It’s no secret that the world of banking is a dangerous place.
In the past decade, we’ve seen the spread of new technology, the rise of digital currencies, the introduction of virtual currencies and even a cyberattack that took down several major financial institutions.
These are just some of the problems facing banks, and the latest is that there are a growing number of financial advisers who have gone rogue and started charging their clients a fee for consulting work that, in some cases, they may have done in their private capacity.
In fact, many financial advisors are charging clients for advice they didn’t even have to do, according to a new report by the Financial Services Information Sharing and Analysis Centre (FSISAC), a UK-based organisation that tracks financial data.
While some financial advisors may not have violated the Financial Conduct Authority’s guidelines for self-employment, there are growing concerns that they’re making money off of customers by charging them fees for advice that could have been given in their own private capacity, according, according the Financial Times.
And, in many cases, there’s no regulation to prevent it.
“We have a duty to act responsibly and to be transparent about the advice we provide and to ensure that clients are not being misled,” said Dr. Robert J. Martin, FSISAC’s chairman and CEO.
“When you charge clients fees for financial advice that you never did give, you are making money for your clients.”
The report, titled “The Financial Industry: A Complicated and Dangerous Sector,” was commissioned by the Federation of Financial Institutions (FFI) to raise awareness about the financial sector’s growing use of self-employed financial advisors, who charge clients up to $500 per hour for their services.
“Financial advice is now often in the hands of advisors who are in a very precarious position, often on the brink of bankruptcy,” said Martin.
“Many advisers are charging a fee in excess of $500 for a single financial advice session.
This means that these advisors are being paid to act on behalf of clients and that’s the most unethical thing we can imagine.”
The financial industry’s increasing reliance on self-financing means the financial services industry is increasingly becoming a cash cow for selfless advisers.
Financial advisers in this sector can make millions of dollars from a client’s hard-earned money, but the most lucrative parts of the financial advice business are also being made on a daily basis.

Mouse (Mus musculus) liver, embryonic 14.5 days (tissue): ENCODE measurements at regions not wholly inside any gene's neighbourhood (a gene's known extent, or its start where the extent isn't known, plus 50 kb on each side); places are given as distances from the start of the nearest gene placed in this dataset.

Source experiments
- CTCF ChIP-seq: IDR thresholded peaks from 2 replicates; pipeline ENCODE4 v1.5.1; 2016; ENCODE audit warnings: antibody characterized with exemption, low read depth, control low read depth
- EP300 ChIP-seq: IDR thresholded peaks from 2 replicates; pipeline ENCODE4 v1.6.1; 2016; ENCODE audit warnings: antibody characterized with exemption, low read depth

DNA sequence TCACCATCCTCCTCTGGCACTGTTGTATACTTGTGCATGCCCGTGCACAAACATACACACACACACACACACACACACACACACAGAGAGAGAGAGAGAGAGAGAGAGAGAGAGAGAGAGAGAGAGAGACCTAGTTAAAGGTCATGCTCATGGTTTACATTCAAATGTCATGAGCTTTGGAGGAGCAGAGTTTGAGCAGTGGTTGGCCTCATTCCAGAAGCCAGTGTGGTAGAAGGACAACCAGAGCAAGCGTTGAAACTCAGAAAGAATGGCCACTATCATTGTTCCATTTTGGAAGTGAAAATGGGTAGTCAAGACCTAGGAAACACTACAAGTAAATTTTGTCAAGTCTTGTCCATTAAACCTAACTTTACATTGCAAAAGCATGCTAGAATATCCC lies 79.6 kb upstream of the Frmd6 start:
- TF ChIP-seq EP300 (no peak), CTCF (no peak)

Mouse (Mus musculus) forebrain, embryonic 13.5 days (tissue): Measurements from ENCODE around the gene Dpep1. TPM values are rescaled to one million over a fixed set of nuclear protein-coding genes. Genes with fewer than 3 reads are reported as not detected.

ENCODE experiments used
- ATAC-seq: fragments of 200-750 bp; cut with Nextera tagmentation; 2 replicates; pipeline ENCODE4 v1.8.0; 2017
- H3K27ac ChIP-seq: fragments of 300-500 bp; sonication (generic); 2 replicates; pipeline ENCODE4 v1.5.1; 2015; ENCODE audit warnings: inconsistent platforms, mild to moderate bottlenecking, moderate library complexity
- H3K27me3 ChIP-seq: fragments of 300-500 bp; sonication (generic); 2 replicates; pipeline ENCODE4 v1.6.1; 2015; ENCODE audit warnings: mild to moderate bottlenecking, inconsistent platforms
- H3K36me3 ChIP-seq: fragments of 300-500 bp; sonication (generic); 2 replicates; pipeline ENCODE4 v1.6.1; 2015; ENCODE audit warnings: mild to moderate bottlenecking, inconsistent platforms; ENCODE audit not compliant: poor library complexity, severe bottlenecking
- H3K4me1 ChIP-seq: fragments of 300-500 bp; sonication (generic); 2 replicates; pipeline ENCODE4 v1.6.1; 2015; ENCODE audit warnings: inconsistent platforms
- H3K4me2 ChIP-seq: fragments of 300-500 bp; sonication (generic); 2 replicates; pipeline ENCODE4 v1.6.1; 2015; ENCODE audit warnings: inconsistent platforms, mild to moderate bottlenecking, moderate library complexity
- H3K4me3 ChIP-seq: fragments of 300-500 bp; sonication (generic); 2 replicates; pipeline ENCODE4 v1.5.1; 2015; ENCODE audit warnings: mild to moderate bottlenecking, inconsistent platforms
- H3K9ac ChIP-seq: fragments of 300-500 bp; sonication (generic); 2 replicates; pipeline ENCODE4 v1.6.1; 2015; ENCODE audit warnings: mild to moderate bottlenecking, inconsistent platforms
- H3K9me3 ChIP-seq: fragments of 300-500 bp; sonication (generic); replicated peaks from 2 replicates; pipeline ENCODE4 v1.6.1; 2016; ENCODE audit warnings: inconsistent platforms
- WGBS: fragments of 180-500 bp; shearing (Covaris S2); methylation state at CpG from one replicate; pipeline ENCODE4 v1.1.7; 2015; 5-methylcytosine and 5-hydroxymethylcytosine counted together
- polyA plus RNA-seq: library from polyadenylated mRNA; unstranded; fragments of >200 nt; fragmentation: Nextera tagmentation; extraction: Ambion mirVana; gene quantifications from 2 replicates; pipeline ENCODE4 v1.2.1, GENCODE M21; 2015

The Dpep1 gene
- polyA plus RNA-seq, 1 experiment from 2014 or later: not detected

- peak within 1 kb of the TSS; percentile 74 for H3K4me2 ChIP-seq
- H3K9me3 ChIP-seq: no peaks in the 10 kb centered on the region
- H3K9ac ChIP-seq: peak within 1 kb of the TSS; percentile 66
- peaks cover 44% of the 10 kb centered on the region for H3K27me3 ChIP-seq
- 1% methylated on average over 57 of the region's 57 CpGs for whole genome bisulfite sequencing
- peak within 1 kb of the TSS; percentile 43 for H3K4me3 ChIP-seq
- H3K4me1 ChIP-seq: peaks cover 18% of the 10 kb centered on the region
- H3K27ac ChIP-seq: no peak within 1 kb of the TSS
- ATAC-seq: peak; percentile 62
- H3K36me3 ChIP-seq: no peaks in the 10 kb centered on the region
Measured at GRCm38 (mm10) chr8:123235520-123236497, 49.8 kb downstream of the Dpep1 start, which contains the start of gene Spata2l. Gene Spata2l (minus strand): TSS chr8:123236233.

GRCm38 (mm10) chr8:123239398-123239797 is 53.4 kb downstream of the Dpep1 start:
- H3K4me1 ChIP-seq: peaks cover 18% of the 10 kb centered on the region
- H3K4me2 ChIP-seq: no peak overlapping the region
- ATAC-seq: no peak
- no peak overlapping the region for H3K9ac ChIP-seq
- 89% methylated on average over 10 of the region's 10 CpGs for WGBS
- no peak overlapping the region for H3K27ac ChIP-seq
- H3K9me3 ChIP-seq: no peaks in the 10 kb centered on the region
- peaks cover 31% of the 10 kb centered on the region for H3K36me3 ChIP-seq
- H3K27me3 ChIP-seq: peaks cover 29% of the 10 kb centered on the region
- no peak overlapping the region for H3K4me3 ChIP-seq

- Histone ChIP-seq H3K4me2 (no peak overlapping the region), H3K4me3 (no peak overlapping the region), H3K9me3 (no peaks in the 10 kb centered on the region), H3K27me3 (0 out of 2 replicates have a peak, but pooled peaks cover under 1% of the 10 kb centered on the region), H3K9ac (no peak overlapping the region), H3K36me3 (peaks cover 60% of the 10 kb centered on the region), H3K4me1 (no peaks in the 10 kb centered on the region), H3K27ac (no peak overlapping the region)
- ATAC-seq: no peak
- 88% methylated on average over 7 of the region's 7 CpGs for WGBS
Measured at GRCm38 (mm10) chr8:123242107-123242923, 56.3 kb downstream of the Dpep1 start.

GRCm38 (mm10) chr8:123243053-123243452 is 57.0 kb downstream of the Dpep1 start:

Martin said that the financial industry needs to get its act together and take better control of its finances.
“The financial industry should be a lot more accountable,” Martin said.
“It’s a money-laundering and tax evasion industry.
There is a lot of money flowing through the industry.”
Financial advisers also use a lot less of their time working in a financial centre than their counterparts in the traditional banking sector.
Martin cited research that shows financial advisers spend around 80 per cent of their hours in a bank or a branch office, with the remainder working from home.
“In terms of time spent working, financial advisers are spending an average of 8.4 hours per day, compared to around 11.5 hours for the average banking adviser,” Martin wrote in the report.
“While this is higher than the banking sector, it is still below the banking equivalent in terms of productivity and efficiency.”
Financial advisors are not the only financial services professionals that are making a profit off of their clients.
The report also found that there were more than 1,000 financial advisers in Britain who were making more than $1 million a year, and that some of them were earning millions from the advice they provide.
Financial advisors earn up to a quarter of a million a month, according Martin.
Martin believes that the sector needs to focus more on educating its clients about the risks and risks that self-investment can pose.
“I think that’s a big thing, the risk-based mindset that people have about their investment,” he said.
Martin also believes that there needs to be greater regulation around the financial advisers that are charging customers for advice.
“There are a number of things that we should be doing that are in the best interests of the industry and not just for the financial institutions,” Martin added.
“If we’re doing everything right, then the industry can be a really safe, secure place.”
But the financial adviser industry is not alone.
There are many other financial services providers that are actively charging customers fees for their advice.
Martin noted that the industry is in a unique position to make money, since most of its clients have limited or no means of retirement, so they need to make ends meet.
“As a financial adviser, I can’t afford to lose money,” Martin told Al Jazeera.
“So, I’m not going to be able to put all my money into this industry, but I would love to help out.”